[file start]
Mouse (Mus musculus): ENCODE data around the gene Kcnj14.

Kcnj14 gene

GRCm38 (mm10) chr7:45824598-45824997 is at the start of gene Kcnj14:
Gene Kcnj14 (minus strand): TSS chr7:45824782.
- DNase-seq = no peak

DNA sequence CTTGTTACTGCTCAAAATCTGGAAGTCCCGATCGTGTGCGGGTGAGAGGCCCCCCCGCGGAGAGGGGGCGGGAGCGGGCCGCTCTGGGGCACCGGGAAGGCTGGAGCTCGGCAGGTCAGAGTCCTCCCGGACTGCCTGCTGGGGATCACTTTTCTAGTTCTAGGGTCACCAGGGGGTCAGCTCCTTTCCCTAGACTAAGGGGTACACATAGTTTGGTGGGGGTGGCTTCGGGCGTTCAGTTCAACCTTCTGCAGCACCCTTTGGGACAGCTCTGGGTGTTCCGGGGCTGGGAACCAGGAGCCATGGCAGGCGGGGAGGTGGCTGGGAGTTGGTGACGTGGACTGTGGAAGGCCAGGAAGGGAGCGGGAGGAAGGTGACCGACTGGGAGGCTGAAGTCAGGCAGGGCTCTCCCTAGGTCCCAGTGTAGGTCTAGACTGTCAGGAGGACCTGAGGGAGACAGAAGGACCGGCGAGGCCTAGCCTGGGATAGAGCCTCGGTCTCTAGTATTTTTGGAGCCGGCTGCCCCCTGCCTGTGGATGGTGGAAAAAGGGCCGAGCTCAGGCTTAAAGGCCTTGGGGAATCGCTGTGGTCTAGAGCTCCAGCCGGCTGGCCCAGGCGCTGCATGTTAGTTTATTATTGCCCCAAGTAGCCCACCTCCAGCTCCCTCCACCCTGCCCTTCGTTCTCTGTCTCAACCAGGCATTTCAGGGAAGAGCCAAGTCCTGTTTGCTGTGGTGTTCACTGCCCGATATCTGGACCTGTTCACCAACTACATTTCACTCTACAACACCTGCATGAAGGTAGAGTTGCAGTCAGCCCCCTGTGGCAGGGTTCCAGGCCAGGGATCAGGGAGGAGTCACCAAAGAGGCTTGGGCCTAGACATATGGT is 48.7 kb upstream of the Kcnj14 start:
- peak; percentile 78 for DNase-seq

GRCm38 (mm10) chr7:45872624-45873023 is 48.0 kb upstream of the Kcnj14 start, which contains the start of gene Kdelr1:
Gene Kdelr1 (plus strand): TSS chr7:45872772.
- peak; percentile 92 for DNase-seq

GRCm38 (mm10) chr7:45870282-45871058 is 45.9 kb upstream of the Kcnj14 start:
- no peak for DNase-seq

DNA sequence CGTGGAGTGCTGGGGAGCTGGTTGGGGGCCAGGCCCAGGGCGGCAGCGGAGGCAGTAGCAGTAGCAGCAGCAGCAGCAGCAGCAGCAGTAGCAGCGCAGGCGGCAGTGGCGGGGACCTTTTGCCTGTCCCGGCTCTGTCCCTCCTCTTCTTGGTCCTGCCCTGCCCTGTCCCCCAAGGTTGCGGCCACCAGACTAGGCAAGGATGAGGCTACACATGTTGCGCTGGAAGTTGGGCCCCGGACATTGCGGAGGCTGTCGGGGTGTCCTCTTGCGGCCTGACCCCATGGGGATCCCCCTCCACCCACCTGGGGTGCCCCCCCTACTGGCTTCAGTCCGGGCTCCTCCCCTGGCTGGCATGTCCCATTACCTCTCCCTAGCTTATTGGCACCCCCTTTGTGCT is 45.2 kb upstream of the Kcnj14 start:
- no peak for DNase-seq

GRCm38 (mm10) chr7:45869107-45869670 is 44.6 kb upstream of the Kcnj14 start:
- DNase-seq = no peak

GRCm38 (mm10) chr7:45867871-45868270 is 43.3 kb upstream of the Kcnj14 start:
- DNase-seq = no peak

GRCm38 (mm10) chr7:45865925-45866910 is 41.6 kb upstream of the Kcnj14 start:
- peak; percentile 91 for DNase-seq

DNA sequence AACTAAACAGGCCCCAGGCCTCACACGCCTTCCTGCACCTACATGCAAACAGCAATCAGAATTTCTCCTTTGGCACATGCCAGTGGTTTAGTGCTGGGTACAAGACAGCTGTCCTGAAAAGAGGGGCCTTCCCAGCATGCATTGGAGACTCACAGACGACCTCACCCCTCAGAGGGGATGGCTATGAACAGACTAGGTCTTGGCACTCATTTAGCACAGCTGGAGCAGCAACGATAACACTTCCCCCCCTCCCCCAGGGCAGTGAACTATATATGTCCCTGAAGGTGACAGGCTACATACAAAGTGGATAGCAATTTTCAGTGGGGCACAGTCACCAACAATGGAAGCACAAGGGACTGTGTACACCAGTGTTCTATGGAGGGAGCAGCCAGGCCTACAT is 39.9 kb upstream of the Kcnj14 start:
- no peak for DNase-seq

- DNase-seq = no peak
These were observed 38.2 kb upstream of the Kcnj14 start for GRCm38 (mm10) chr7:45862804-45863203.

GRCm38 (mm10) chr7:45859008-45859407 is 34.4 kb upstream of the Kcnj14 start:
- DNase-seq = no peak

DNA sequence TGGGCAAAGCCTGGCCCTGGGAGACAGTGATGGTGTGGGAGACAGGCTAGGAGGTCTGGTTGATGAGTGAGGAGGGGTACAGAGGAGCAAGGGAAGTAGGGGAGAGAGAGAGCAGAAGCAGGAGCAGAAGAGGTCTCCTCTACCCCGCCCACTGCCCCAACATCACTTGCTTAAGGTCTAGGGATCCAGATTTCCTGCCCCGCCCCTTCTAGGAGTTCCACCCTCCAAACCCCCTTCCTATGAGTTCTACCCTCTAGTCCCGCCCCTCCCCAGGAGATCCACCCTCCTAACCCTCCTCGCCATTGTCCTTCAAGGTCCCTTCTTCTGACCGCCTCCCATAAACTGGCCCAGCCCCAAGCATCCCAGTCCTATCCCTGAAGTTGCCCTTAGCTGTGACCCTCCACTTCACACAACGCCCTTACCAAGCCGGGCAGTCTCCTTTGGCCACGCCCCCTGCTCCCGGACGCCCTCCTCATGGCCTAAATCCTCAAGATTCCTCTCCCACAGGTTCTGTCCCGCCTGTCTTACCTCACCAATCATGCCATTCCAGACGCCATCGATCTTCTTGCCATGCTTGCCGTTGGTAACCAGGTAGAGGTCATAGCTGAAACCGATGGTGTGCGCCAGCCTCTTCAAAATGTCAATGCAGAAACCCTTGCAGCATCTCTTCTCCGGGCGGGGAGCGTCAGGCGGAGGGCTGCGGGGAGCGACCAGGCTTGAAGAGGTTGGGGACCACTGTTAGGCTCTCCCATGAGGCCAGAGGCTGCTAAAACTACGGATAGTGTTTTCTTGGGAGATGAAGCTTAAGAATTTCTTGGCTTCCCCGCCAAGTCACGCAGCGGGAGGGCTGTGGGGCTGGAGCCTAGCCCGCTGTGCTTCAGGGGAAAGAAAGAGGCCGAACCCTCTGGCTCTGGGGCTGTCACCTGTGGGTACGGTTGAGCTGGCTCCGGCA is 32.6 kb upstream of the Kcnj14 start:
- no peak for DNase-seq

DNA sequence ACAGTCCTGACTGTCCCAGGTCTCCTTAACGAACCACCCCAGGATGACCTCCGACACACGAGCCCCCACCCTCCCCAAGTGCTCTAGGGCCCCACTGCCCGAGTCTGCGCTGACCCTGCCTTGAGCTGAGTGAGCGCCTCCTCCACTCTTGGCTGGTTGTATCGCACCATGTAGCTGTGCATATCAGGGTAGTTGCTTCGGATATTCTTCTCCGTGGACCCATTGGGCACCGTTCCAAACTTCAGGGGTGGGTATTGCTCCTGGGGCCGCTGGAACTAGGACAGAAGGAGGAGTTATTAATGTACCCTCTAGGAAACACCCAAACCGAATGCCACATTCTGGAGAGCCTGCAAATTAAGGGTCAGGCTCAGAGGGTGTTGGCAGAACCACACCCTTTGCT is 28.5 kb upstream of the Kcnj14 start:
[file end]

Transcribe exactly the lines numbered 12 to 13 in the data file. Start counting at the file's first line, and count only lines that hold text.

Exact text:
- no peak for DNase-seq

DNA sequence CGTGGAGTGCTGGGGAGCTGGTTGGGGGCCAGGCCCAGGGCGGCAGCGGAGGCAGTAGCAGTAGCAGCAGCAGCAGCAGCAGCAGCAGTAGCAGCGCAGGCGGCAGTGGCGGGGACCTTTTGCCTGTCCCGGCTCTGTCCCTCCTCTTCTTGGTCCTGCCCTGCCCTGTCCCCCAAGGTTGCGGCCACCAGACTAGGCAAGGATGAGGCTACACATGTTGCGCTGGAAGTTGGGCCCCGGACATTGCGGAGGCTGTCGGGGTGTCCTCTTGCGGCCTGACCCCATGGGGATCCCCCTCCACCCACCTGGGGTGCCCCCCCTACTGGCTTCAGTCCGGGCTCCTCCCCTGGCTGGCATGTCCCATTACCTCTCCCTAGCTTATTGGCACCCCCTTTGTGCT is 45.2 kb upstream of the Kcnj14 start: